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At the center is a hypostyle hall, containing a forest of gigantic columns, some of them 70 feet high, with capital so big that 50 people could stand on one of them. There are obelisks, one of them the largest standing in Egypt. There are vast statues of kings; their egos frozen in stone. And there are monumental gateways in the vast entrances, pylons.

They are the largest in Egypt/ and decorated like giant billboards with incredible stone carvings. Standing up to 100 feet high, it's a marvel that they would build without cranes of any kind. A clue to their construction still survives.

The vast wall of this pylon was never finished; and when the work was abandoned, the ancient Egyptians left behind the clues to how it was built. The mud ramp proves that they used vast earth structures built up against the wall to drag the stones up to the top.”

Building to an enormous scale never daunted the kings of ancient Egypt. Each king set out to surpass the last.

When an ancient Egyptian came to the temple, he is likely to see the name of the latest pharaoh on the front. And a generation later, you have exactly the same thing. You rebuild, you improve, you make better.

Karnak was about rivalry and competition, and obelisks were a measure of this. Obelisks marked the first rays of the day's sunlight, and Hatchepsut made sure hers outshone her father's, Thatmose I.  At 96 feet high, Hatchepsut's is the tallest surviving obelisk in Egypt. Weighing 323 tons, it was carved from one single piece of granite 400 miles away at Aswan, here lay the highly priced granite quarries. How were the ancient Egyptians able to cut such a hard stone?

This is a piece of dolerite. It's a naturally occurring pebble. Essentially what they did is they pounded the surface with this stone. And every time they did, they took minute fragment of the stone surface away. Working day and night in crews, they slowly but truly would have dug channels like this. So, at one point, they could break it away from the living rock, put it on a boat, and take it down to wherever the obelisk was supposed to be delivered.

Note:
hypostyle:
having many columns carrying the roof or ceiling.多柱式建筑(的)。
obelisk: a tall pointed stone pillar. 方尖石塔。
pylon:
a relatively tall structure at the side of a gate, bridge, or avenue, marking an entrance or approach. 塔门,路标塔。
                                                   
This post was generated by put listening repetition system,  Check the original dictation thread!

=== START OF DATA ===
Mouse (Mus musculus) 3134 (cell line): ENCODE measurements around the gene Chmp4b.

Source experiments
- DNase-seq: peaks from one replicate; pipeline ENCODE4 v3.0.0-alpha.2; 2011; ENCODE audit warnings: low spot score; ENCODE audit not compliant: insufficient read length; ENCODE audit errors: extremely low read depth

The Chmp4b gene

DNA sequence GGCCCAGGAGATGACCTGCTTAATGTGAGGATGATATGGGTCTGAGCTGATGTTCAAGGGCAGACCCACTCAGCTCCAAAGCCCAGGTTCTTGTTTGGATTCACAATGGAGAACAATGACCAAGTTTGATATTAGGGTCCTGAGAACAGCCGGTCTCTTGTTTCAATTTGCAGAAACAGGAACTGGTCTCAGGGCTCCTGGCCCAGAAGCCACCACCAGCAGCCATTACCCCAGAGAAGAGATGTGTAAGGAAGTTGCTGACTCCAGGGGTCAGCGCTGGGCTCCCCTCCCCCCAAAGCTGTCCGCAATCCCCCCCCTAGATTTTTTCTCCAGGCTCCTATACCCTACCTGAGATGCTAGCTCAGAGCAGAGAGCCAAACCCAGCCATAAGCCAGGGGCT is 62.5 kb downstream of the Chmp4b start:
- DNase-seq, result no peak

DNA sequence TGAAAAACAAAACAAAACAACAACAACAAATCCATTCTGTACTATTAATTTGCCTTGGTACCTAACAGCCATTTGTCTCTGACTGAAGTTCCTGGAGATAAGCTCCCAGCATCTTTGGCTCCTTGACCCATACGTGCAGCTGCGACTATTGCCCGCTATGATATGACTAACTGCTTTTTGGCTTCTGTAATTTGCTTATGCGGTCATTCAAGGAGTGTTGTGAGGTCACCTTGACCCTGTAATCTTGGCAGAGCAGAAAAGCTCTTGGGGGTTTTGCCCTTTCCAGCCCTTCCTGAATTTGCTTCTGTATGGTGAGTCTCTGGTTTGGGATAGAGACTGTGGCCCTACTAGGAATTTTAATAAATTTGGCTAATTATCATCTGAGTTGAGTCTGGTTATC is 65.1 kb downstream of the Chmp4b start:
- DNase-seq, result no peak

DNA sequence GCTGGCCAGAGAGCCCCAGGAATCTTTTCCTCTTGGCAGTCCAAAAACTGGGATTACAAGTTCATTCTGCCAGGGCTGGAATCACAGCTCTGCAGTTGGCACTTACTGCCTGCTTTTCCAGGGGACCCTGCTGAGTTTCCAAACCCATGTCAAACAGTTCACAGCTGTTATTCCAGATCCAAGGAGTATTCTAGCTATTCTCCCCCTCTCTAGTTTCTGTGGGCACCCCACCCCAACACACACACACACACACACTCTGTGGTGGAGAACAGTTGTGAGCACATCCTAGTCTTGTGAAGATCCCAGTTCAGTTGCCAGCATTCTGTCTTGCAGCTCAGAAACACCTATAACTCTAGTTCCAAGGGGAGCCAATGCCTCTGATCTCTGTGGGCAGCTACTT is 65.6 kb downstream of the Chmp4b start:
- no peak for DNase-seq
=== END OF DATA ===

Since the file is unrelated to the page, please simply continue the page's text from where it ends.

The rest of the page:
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HOMEWORK

At the center is a hypostyle hall containing a forest of gigantic columns, some of them 70 feet high, with capital so big that 50 people could stand on one of them. They are obelisks, one of them the largest standing in Egypt. There are vast statues of kings, their egos frozen in stone. And there are monumental gateways in the vast entrances, pylons. They are the largest in Egypt and decorated like giant billboards with incredible stone carvings. Standing up to 100 feet high, it’s a marvel that they were built without cranes of any kind. A clue to their construction still survives.

“The vast wall of this pylon was never finished and when the work was abandoned, the ancient Egyptians left behind the clues to how it was built. The mud ramp proves that they used vast earth structures built up against the wall to drag the stones up to the top.”

Building to an enormous scale never daunted the kings of ancient Egypt. Each king set out to surpass the last.

“When an ancient Egyptian came to the temple, he is likely to see the name of the latest pharaoh on the front. And a generation later, you have exactly the same thing -- you rebuild, you improve, you make better.”

Karnak was about rivalry and competition, and obelisks were a measure of this. Obelisks marked the first rays of the day’s sunlight, and Hatshepsut made sure hers outshone her father’s, Thutmose I. At 96 feet high, Hatshepsut’s is the tallest surviving obelisk in Egypt. Weighing 323 tons, it was carved from one single piece of granite 400 miles away at Aswan. Here lay the highly priced granite quarries. How were the ancient Egyptians able to cut such a hard stone?

“This is a piece of dolerite. It’s a naturally occurring pebble. Essentially what they did is they pounded the surface with this stone. And every time they did, they took minute fragment of the stone surface away. Working day and night in crews, they slowly but surely would have dug channels like this. So at one point, they could break it away from that living rock, put it on a boat, and take it down to wherever the obelisk was supposed to be delivered.